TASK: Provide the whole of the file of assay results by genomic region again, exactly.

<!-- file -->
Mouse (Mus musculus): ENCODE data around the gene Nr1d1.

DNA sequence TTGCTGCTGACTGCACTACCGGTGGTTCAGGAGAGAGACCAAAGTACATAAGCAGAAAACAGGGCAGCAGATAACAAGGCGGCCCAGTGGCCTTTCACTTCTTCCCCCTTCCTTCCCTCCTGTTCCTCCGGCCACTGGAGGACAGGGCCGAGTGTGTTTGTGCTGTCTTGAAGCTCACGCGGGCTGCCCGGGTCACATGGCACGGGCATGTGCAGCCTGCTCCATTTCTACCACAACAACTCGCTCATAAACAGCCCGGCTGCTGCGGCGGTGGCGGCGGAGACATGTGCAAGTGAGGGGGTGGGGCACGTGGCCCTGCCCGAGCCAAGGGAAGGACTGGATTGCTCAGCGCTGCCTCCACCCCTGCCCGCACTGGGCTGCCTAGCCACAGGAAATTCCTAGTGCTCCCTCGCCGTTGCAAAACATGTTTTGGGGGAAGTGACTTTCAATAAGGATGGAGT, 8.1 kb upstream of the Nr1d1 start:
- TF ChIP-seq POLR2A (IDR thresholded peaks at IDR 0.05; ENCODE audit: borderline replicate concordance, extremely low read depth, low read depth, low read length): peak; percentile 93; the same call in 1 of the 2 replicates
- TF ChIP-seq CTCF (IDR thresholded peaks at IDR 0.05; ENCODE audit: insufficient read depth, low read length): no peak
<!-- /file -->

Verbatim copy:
Mouse (Mus musculus): ENCODE data around the gene Nr1d1.

DNA sequence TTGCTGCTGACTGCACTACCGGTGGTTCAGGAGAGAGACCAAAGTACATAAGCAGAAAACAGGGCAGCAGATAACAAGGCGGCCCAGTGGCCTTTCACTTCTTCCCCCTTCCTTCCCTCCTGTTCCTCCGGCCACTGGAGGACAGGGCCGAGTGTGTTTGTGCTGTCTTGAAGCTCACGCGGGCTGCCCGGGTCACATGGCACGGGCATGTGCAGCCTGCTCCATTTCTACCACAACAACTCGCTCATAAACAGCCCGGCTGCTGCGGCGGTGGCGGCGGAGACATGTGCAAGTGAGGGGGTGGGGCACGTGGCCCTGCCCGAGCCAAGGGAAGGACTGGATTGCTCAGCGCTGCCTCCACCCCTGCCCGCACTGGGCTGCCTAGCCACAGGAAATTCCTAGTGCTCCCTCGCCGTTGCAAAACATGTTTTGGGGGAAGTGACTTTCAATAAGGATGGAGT, 8.1 kb upstream of the Nr1d1 start:
- TF ChIP-seq POLR2A (IDR thresholded peaks at IDR 0.05; ENCODE audit: borderline replicate concordance, extremely low read depth, low read depth, low read length): peak; percentile 93; the same call in 1 of the 2 replicates
- TF ChIP-seq CTCF (IDR thresholded peaks at IDR 0.05; ENCODE audit: insufficient read depth, low read length): no peak